For that reason, I like to think of this printer as less of a “low end” printer, and more of a “beginner” printer you can buy to get started, then upgrade as your printing desires evolve.
Parts, Upgrade, and Community
The Anet A8 is largely based on the open-source Prusa i3 3D printer. This printer is one of the most popular 3D printers in the world, especially when you account for the dozen or so “forks” like the Anet A8. This means you can take advantage of massive community that has developed behind the Prusa i3 when it comes to finding parts, upgrades, or simply asking about build and configuration questions.
When it comes to getting support specific to the Anet A8, there is a very active Facebook group which is incredibly responsive and helpful. I asked a question on this group at one point during the build process during the middle of a Wednesday and had a detailed response within 30 minutes. I’m not a huge fan of using Facebook for this sort of stuff because the search indexing is awful, but this group is standout nonetheless.
The low-end 3D printer market is a growing segment as stepper motors and controllers slowly come down in price. Traditionally these low-end printers lack third-party support, build volume, or features that are very important for a functioning printer. As explained in this review, there is no such compromise with the Anet A8. In preparation for this review, I did some research into some of the other inexpensive printers on the market. There are many other Prusa i3 clone kits on the market that are nearly identical to the Anet A8 so I will omit these. I’ll provide a table listing what I feel are the relevant features for these printers below:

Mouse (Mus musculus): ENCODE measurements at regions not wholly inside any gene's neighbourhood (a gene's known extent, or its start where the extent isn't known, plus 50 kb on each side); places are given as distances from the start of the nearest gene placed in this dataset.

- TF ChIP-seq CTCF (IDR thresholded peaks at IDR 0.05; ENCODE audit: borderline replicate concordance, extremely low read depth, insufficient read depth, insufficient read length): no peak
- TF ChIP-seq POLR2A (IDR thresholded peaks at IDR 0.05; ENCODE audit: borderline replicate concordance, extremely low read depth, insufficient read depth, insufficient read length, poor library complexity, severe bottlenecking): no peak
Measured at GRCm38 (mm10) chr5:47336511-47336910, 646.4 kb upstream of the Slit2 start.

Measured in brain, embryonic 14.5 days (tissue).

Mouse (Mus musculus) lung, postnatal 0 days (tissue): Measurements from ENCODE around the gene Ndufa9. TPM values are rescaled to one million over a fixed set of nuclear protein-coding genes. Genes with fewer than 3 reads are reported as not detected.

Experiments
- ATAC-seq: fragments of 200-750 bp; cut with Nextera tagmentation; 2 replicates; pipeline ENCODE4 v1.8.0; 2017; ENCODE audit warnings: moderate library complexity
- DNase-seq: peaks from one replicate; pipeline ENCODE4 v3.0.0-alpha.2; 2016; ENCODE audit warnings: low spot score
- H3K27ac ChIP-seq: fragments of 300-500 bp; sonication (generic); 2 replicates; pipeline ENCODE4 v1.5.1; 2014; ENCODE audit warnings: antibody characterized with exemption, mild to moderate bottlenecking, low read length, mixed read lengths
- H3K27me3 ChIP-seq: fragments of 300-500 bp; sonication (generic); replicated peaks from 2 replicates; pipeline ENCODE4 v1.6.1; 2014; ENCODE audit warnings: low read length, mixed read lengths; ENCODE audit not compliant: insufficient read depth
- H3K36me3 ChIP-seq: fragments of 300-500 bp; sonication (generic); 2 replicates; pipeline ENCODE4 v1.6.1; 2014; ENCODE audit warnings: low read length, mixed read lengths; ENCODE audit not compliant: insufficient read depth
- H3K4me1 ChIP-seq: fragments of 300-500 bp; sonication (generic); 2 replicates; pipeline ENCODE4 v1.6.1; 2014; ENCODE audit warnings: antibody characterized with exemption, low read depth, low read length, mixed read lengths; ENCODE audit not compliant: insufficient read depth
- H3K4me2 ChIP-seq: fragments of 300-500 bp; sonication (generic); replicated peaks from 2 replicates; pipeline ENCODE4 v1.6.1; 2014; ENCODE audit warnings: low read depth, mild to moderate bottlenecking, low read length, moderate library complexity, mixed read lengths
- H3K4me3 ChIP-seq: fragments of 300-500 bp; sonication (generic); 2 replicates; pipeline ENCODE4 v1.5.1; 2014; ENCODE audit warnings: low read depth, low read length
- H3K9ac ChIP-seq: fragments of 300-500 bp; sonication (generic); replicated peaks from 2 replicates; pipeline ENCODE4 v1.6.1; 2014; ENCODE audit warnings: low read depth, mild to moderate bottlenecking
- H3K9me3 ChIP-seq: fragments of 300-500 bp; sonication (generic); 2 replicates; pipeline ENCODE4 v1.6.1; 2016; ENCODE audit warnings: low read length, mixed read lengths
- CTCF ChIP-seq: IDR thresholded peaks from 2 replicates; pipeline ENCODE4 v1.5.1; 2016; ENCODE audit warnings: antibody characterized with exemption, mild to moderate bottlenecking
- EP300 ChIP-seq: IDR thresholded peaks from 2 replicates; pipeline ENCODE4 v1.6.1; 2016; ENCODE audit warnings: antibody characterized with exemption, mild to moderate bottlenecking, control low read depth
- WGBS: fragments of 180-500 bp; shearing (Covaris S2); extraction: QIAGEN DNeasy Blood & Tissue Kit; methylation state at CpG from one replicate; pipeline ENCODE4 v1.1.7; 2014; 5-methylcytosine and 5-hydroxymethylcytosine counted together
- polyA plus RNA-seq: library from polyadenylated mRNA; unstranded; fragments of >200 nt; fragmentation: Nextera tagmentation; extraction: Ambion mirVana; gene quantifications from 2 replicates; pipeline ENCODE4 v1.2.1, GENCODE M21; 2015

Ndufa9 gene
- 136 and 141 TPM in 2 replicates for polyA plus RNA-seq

|Printer||Price||Plastic Support||Print Volume||Z-accuracy (micron)||Heated Bed||Enclosure|
|Anet A8||$164 Shipped||PLA/ABS/PET/Nylon||220x220x240||4||Yes||No|
|Turnigy Mini Fabrikator v2||$210+Shipping||PLA/ABS/PET||100x100x100||2.5||Yes||Yes|
|MonoPrice Select Mini||$210 Shipped||PLA/ABS/PET||120x120x120||100||Yes||No|
When looking at these figures, it’s worth keeping in mind that the primary driver in 3D printer cost is print volume. The Anet A8 comes in at the lowest price and has almost twice the print volume of every competitor I could find.
I wasn’t expecting much for the $160 spent on the Anet A8. At that price point, I was thinking I would be able to print some basic quadcopter parts and expected to have some problems with the quality of the printer. I was surprised to find that the Anet A8 was not just a stunted printer – it is a fully featured one. While our $1200 Lulzbot Mini is definitely still the superior printer, the Anet A8 does a great job at a fraction of the price.
We maintain that if you’re serious about staying in the model aircraft hobby you should purchase a 3D printer. The Anet A8 reaffirms this belief by bringing a printer to the price point of a pair of FPV goggles or a nice solder iron. If you have CAD experience, the value proposition of a 3D printer heightens substantially. For example, within a week of finishing the Anet A8 build, I designed and printed a tool I used to remove the fuel filter from my truck. Had I purchased this tool from FCA, it would have cost more than $100. This sort of occurrence is not all that rare and demonstrates the fact that a 3D printer at $160 can pay for itself quite quickly.